Tropical Depression Delta brings heavy rain and flood threats to Tennessee Valley after slamming US Gulf Coast


Delta, now a tropical depression, dropped over a foot of rain in Louisiana and its powerful winds pounded communities already ravaged by Hurricane Laura weeks ago. In its wake, it left more than 761,000 homes and businesses along the Gulf Coast without power, according to poweroutage.us.

Flash flood emergencies were also issued following the heavy rain, with parts of southwest Louisiana receiving up to 17 inches of water.

Delta has left a trail of “hazards like flooded roads, downed power lines and displaced wildlife” across the state, Louisiana Gov. John Bel Edwards said via Twitter Saturday. He urged residents to remain vigilant.

In Calcasieu Parish, on the southwestern border of the state, downed power lines, trees, flooding and debris had left several roads impassable, Calcasieu Sheriff’s Office said in a Facebook post. Multiple wrecks forced the closure of the I-10 Bridge in both directions.

Abandoned vehicles and a boat blocked some residential streets in the parish, according to the sheriff’s post.

Lake Charles Mayor Nic Hunter, who rode out the storm in a downtown building, told CNN Saturday that Delta, while lower in strength than Laura, had led to more flooding.

For the rest of the southern Mississippi River Valley into the Tennessee Valley, heavy rain and flooding remains the main concern through Saturday night. Parts of the Southeast could see rainfall amounts of more than eight inches before the weekend is over.

Tornadoes were also possible Saturday morning over parts of southern Louisiana and Mississippi and over Alabama, Tennessee and the western Florida Panhandle, the National Hurricane Center said.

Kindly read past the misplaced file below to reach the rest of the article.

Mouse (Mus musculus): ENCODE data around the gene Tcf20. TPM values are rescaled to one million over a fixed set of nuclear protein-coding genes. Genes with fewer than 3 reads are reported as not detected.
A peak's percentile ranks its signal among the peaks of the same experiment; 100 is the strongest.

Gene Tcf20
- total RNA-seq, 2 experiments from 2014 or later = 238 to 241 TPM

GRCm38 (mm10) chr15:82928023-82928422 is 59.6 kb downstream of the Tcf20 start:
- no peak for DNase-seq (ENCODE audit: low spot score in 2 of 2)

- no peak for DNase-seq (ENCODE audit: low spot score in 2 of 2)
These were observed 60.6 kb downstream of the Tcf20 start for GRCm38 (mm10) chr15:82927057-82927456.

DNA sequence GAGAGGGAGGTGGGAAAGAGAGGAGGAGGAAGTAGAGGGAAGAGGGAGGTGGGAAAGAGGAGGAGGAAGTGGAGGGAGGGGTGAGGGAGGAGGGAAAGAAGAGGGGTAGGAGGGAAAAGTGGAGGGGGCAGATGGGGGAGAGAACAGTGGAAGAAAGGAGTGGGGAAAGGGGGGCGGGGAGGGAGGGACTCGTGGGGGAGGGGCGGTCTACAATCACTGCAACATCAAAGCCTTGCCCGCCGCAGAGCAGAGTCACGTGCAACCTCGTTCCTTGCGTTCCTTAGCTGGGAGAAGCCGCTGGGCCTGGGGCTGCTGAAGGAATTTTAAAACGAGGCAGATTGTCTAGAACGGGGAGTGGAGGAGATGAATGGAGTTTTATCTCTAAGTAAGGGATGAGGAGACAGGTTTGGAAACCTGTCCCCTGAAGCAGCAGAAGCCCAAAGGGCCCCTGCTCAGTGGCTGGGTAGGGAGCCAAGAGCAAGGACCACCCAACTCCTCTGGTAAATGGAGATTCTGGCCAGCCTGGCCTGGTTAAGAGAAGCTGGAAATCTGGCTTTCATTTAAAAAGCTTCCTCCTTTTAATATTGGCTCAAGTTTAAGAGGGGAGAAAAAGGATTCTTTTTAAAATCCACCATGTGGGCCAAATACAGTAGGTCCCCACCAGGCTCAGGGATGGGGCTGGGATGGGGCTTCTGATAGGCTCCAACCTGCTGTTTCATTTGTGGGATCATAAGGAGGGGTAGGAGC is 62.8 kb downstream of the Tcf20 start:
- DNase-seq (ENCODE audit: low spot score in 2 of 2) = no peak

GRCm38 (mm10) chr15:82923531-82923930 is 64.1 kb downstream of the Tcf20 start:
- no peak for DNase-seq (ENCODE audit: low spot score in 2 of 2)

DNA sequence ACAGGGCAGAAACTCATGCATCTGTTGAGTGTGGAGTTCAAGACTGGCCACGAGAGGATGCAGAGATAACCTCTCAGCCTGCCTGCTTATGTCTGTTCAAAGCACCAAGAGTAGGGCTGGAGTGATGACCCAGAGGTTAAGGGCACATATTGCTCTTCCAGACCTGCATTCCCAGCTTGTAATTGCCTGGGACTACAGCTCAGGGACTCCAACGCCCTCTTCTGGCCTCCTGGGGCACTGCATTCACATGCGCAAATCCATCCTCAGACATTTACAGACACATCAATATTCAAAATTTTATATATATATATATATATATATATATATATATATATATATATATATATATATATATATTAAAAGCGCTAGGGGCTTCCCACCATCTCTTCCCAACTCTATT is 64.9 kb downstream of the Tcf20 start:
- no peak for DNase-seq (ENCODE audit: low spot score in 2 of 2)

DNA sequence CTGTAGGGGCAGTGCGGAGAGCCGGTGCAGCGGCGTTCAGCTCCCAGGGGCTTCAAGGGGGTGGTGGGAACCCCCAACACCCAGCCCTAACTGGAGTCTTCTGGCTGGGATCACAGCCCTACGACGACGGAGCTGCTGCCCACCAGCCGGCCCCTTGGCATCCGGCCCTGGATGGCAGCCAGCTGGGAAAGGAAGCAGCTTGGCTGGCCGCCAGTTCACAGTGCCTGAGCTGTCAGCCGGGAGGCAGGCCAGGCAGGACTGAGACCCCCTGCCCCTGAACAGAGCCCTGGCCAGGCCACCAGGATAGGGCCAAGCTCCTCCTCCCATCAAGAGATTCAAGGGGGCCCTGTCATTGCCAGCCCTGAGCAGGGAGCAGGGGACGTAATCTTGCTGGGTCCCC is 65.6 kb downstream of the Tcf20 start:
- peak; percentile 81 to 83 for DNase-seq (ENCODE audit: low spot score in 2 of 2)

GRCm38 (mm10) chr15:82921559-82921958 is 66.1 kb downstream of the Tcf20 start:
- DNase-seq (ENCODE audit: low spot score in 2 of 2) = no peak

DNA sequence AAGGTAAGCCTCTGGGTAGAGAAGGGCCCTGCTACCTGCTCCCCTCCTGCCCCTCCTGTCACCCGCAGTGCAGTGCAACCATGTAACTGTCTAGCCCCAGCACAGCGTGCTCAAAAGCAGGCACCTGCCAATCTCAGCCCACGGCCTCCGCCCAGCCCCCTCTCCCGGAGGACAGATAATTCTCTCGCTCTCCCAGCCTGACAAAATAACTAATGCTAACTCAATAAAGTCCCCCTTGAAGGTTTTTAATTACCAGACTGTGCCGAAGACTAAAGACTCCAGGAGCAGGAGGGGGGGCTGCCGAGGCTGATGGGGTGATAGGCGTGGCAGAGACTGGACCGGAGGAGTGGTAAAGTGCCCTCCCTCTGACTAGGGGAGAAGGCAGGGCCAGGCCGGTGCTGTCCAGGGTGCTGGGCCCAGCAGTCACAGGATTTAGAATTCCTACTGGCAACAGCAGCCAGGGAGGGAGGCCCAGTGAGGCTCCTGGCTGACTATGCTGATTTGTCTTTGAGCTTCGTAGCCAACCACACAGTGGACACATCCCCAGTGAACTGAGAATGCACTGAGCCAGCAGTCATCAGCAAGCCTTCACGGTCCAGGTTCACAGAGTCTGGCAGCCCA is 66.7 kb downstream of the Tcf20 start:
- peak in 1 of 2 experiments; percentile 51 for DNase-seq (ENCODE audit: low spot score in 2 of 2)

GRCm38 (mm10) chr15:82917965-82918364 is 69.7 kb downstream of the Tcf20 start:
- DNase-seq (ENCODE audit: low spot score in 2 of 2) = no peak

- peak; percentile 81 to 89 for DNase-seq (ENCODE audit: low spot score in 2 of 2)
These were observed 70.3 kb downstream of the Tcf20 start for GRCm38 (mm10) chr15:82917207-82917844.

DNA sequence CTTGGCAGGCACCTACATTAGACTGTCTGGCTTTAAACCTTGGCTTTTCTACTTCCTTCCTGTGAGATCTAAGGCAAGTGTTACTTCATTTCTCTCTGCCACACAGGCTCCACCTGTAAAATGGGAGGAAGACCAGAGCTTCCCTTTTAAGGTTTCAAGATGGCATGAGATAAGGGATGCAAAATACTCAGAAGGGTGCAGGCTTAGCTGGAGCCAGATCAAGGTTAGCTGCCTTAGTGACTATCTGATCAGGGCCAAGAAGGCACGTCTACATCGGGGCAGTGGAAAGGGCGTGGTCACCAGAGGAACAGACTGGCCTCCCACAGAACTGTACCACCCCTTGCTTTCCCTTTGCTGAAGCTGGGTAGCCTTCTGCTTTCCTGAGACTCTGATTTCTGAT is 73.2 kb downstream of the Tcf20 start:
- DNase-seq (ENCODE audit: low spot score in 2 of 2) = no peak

With sustained winds of 35 mph, the center of Tropical Depression Delta was located 65 miles north-northwest of Jackson, Mississippi late Saturday morning. Delta was expected to weaken into a remnant low pressure area on Sunday.

A double whammy for southwest Louisiana

Hunter told CNN Lake Charles was dealt a double-whammy, between Hurricane Laura’s wind destruction and Delta’s floodwaters.

“Our primary concern is always public safety and human life,” he said. “And that’s why we were so forceful in encouraging people with our message to evacuate for Delta.”

Hunter said more people evacuated for Delta than for Laura.

Highways out of Lake Charles were jam-packed as people evacuated ahead of the storm — and another 7,000, according to Hunter’s estimate, were still displaced since Laura.

“But let me tell you, we’re not sitting on our hands,” Hunter said Saturday. “Already we’re picking up the pieces. But we have quite a road ahead of us. There’s a lot of homes that were damaged from Laura and now it’s just adding insult to injury with what happened with Delta. So we have a long road of recovery ahead of us.”

The mayor praised first responders who were conducting search and rescue operations as soon as winds died down as “heroes” and “angels among us.”

About 10 miles west in Sulphur, Louisiana, one resident posted images of flooded streets and warned of fallen trees as well as debris that had “been strewn by the wind” and were now underwater.

“In short – Stay Home. Stay Safe,” Kip Coltrin wrote on Facebook.

A historic storm

Hurricane Delta is the 25th named storm of the 2020 Atlantic hurricane season.
It first hit Mexico’s Yucatan Peninsula Wednesday, bringing with it flooding and downed power lines before making its way to the US coast.
With winds nearing 100 mph, the storm made landfall Friday evening near Creole, Louisiana, just miles away from where the deadly Hurricane Laura slammed coastal communities weeks ago.
And this week’s storm is a historic one: Delta was the fifth hurricane to make landfall in the US this year — the most since 2005. It was also the 10th named storm to make landfall this year in the continental US — the most in one year (after 1916, which saw nine landfalls).

CNN’s Melissa Alonso, Ray Sanchez and Joe Sutton contributed to this report.



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